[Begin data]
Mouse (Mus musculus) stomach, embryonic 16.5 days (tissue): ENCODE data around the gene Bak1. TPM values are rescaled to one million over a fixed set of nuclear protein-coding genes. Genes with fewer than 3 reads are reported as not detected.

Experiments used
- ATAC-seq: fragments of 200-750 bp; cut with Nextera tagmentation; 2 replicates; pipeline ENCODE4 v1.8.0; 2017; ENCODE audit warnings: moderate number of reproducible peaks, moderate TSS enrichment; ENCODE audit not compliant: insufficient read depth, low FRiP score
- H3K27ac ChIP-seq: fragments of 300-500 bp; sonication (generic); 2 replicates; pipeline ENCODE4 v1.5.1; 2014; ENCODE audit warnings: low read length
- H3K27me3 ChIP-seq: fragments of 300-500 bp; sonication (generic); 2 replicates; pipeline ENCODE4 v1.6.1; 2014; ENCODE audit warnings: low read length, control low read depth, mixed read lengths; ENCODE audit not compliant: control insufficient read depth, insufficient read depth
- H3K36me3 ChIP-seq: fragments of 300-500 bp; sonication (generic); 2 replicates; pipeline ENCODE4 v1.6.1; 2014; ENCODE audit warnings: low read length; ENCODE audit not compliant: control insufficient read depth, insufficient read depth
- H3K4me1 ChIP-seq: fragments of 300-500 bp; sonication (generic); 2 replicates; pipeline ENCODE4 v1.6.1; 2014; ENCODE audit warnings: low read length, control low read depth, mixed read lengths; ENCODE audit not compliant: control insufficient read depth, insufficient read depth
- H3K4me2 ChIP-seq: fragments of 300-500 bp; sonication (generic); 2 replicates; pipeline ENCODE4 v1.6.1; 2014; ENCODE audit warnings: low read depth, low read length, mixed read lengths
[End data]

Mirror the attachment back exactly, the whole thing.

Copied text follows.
Mouse (Mus musculus) stomach, embryonic 16.5 days (tissue): ENCODE data around the gene Bak1. TPM values are rescaled to one million over a fixed set of nuclear protein-coding genes. Genes with fewer than 3 reads are reported as not detected.

Experiments used
- ATAC-seq: fragments of 200-750 bp; cut with Nextera tagmentation; 2 replicates; pipeline ENCODE4 v1.8.0; 2017; ENCODE audit warnings: moderate number of reproducible peaks, moderate TSS enrichment; ENCODE audit not compliant: insufficient read depth, low FRiP score
- H3K27ac ChIP-seq: fragments of 300-500 bp; sonication (generic); 2 replicates; pipeline ENCODE4 v1.5.1; 2014; ENCODE audit warnings: low read length
- H3K27me3 ChIP-seq: fragments of 300-500 bp; sonication (generic); 2 replicates; pipeline ENCODE4 v1.6.1; 2014; ENCODE audit warnings: low read length, control low read depth, mixed read lengths; ENCODE audit not compliant: control insufficient read depth, insufficient read depth
- H3K36me3 ChIP-seq: fragments of 300-500 bp; sonication (generic); 2 replicates; pipeline ENCODE4 v1.6.1; 2014; ENCODE audit warnings: low read length; ENCODE audit not compliant: control insufficient read depth, insufficient read depth
- H3K4me1 ChIP-seq: fragments of 300-500 bp; sonication (generic); 2 replicates; pipeline ENCODE4 v1.6.1; 2014; ENCODE audit warnings: low read length, control low read depth, mixed read lengths; ENCODE audit not compliant: control insufficient read depth, insufficient read depth
- H3K4me2 ChIP-seq: fragments of 300-500 bp; sonication (generic); 2 replicates; pipeline ENCODE4 v1.6.1; 2014; ENCODE audit warnings: low read depth, low read length, mixed read lengths